I feel like a fortune teller this week. Maybe I should pick up some lottery tickets.
Last week I wrote an editorial for Plastics News' Aug. 18 issue about Wal-Mart's reshoring efforts. I was pretty pro-Wal-Mart, and the headline was "Wal-Mart's 'Made in the USA' campaign is a great opportunity for reshoring effort." (Check the link to see a great cartoon by Rich Williams.)
Then, just two days later, I ran across the news that Enor Corp., a Northvale, N.J.-based plastics toy company, plans to open a 78,000-square-foot factory in Winnsboro, S.C.
The reason: to make toys for Wal-Mart.
And the business was being reshored from China. (For more about the project, check out Mike Lauzon's story, "Enor expanding in S.C., moving toy production to U.S. from China.")
Enor CEO Steven Udwin announced the news at a Wal-Mart summit in Denver.
Another big U.S. plastic toymaker was at the event, too. Michael Araten, president and CEO of K’nex Brands and its manufacturer, Hatfield, Pa.-based injection molder Rodon Group, was invited to speak to the about his experience making products in the United States and competing with toys — and other products — that are made in China.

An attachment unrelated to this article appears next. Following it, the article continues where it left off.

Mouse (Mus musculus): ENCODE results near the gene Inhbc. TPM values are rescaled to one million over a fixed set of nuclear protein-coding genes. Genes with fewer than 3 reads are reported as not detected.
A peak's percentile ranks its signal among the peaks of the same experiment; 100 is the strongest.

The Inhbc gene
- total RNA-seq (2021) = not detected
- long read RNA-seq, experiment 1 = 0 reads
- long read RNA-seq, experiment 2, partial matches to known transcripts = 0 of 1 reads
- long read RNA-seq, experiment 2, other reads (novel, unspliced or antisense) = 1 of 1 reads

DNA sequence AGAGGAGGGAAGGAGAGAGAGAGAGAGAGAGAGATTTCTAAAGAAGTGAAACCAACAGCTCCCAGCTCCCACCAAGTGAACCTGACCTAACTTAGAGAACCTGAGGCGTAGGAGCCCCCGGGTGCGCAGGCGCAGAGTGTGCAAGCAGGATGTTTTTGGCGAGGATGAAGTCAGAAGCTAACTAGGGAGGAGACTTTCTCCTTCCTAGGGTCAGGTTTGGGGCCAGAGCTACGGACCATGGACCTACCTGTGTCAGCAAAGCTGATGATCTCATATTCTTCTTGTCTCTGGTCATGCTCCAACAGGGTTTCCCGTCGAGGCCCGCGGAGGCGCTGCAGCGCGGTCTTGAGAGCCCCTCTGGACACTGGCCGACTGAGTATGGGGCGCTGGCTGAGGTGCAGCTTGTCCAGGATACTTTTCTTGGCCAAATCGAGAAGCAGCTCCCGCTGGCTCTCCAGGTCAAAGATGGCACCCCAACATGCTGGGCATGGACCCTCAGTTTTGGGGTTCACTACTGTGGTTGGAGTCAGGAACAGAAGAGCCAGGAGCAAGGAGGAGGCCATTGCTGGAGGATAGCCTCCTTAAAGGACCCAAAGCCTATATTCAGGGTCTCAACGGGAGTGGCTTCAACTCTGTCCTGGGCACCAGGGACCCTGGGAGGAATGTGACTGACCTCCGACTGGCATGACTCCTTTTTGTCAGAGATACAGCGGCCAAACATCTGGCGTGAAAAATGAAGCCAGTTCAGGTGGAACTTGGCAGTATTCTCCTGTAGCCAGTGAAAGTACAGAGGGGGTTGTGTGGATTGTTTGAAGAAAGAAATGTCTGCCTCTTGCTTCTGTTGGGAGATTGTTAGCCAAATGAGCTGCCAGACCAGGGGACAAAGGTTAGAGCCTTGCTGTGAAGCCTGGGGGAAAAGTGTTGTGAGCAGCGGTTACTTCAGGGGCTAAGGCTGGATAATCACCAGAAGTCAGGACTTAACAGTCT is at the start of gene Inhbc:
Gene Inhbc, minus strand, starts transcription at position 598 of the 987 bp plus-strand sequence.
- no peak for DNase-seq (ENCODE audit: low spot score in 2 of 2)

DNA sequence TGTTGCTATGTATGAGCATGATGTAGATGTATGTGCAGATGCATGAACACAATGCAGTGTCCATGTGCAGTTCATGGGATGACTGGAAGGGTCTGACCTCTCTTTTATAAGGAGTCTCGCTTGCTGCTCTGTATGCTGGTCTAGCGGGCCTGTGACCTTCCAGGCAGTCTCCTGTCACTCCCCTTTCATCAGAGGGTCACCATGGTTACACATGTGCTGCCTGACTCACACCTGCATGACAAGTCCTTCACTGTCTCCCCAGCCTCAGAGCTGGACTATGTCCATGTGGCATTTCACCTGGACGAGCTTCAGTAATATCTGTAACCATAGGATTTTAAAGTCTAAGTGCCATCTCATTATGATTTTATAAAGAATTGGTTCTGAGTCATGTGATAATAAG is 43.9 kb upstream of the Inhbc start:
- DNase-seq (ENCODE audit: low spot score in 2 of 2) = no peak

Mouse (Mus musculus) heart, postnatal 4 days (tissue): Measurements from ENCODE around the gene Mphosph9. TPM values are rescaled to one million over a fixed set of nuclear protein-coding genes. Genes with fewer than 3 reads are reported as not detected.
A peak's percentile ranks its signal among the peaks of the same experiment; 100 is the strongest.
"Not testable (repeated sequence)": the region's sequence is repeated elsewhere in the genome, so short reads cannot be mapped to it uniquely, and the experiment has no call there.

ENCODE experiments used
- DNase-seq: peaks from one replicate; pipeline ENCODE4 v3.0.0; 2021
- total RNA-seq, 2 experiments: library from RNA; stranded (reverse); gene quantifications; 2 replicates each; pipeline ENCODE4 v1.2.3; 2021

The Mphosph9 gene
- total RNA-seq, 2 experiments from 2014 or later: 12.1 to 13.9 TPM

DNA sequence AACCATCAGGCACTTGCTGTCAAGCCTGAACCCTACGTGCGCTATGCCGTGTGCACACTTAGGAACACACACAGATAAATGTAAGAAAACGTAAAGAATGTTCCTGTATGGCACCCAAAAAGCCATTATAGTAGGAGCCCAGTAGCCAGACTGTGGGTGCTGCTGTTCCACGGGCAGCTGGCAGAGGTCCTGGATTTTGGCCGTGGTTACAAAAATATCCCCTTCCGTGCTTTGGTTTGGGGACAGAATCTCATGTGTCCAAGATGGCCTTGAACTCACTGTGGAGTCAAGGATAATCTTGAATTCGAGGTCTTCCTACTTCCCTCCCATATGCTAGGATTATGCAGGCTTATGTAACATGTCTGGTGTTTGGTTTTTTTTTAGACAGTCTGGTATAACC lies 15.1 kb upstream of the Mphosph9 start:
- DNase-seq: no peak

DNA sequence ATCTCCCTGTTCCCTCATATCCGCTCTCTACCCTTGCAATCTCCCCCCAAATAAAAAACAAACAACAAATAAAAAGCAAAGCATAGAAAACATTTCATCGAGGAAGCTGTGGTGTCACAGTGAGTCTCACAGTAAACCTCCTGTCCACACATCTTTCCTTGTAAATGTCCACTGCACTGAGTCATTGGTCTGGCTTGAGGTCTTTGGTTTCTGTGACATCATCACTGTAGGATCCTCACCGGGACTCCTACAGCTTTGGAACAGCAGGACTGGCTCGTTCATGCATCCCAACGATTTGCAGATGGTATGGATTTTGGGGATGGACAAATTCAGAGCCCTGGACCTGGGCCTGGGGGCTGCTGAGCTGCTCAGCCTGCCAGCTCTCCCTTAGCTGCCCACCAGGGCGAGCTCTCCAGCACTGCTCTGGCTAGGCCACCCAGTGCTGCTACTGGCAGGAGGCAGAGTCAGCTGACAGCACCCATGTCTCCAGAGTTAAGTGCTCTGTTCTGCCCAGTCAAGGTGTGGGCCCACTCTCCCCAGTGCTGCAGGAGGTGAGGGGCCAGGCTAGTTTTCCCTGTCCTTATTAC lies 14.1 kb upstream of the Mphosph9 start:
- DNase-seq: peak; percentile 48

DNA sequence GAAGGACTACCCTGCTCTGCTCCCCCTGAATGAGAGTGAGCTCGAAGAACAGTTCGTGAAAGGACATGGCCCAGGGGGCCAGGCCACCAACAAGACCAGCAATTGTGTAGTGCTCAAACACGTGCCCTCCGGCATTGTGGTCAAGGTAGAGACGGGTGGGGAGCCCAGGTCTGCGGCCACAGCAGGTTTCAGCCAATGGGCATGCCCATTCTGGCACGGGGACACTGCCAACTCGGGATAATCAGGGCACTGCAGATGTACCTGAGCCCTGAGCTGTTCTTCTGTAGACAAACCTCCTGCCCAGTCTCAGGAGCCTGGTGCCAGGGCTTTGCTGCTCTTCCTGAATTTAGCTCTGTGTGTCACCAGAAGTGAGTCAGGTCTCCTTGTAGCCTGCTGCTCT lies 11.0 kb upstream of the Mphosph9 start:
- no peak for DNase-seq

Rodon, which was recently a finalist for the Plastics News Processor of the Year award, has won a lot of attention for its "Cheaper than China" pricing policy. Araten said: "Since 1992, our subsidiary the Rodon Group has helped K’nex Brands make this a reality, manufacturing more than 32 billion bricks, rods and connectors at our plastic injection molding facility in Hatfield, Pa. We sell many of these toys at Wal-Mart. So when the company announced its U.S. manufacturing commitment, we were thrilled — because we were aligned with a retailer that’s acting on a cause we’re passionate about.”
Is the U.S. manufacturing revolution going to start with inexpensive toys? Surely that's a market that no one expected to ever come back to the United States. But with Wal-Mart helping to drive the reshoring trend, we're sure to be surprised by some of the headlines in the next few years.
Recent Blog PostsLaw denies benefits to former Nazis, including former plastics executive
Study estimates 269,000 tons of plastic in world's oceans
Plastics and politics ... it's serious business
Thanksgiving balloons — yep, they're plastic
New registration process for plasticsnews.com (Psst: It's still free)
Astronauts, 3-D printing and hoverboards? Sounds good